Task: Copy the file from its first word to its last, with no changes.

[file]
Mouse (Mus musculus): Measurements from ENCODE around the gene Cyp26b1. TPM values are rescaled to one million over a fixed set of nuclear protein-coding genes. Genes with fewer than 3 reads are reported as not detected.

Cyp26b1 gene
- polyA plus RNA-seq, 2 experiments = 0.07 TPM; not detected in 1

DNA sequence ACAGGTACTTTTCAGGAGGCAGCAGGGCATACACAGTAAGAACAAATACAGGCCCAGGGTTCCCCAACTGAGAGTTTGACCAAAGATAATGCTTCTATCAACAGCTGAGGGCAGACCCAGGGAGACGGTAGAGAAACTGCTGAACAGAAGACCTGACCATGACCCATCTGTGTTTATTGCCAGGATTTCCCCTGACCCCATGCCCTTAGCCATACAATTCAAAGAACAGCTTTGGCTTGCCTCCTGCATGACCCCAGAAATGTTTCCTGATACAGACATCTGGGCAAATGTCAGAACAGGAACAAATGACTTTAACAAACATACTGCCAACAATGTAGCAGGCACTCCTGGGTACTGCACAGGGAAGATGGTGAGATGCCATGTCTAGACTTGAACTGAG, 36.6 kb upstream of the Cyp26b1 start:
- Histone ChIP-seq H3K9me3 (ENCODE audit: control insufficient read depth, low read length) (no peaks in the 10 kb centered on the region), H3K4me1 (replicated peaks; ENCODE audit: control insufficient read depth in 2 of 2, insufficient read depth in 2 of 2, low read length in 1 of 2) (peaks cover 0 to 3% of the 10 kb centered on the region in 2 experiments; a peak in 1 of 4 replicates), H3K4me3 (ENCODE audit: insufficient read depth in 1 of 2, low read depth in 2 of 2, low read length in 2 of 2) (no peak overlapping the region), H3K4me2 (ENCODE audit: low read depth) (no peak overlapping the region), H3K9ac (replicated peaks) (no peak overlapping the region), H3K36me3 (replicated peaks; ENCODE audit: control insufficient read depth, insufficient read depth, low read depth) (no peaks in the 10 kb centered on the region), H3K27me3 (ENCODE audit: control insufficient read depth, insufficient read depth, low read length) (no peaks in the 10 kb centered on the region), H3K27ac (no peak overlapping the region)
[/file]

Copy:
Mouse (Mus musculus): Measurements from ENCODE around the gene Cyp26b1. TPM values are rescaled to one million over a fixed set of nuclear protein-coding genes. Genes with fewer than 3 reads are reported as not detected.

Cyp26b1 gene
- polyA plus RNA-seq, 2 experiments = 0.07 TPM; not detected in 1

DNA sequence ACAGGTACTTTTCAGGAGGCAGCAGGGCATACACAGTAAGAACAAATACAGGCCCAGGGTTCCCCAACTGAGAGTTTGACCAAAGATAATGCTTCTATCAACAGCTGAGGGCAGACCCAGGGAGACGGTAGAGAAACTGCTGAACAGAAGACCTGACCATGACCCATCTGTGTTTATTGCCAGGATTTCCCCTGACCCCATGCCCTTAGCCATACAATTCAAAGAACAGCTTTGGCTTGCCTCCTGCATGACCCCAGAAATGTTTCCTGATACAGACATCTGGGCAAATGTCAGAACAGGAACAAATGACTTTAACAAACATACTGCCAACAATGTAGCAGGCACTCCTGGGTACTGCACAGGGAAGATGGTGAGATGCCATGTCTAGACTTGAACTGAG, 36.6 kb upstream of the Cyp26b1 start:
- Histone ChIP-seq H3K9me3 (ENCODE audit: control insufficient read depth, low read length) (no peaks in the 10 kb centered on the region), H3K4me1 (replicated peaks; ENCODE audit: control insufficient read depth in 2 of 2, insufficient read depth in 2 of 2, low read length in 1 of 2) (peaks cover 0 to 3% of the 10 kb centered on the region in 2 experiments; a peak in 1 of 4 replicates), H3K4me3 (ENCODE audit: insufficient read depth in 1 of 2, low read depth in 2 of 2, low read length in 2 of 2) (no peak overlapping the region), H3K4me2 (ENCODE audit: low read depth) (no peak overlapping the region), H3K9ac (replicated peaks) (no peak overlapping the region), H3K36me3 (replicated peaks; ENCODE audit: control insufficient read depth, insufficient read depth, low read depth) (no peaks in the 10 kb centered on the region), H3K27me3 (ENCODE audit: control insufficient read depth, insufficient read depth, low read length) (no peaks in the 10 kb centered on the region), H3K27ac (no peak overlapping the region)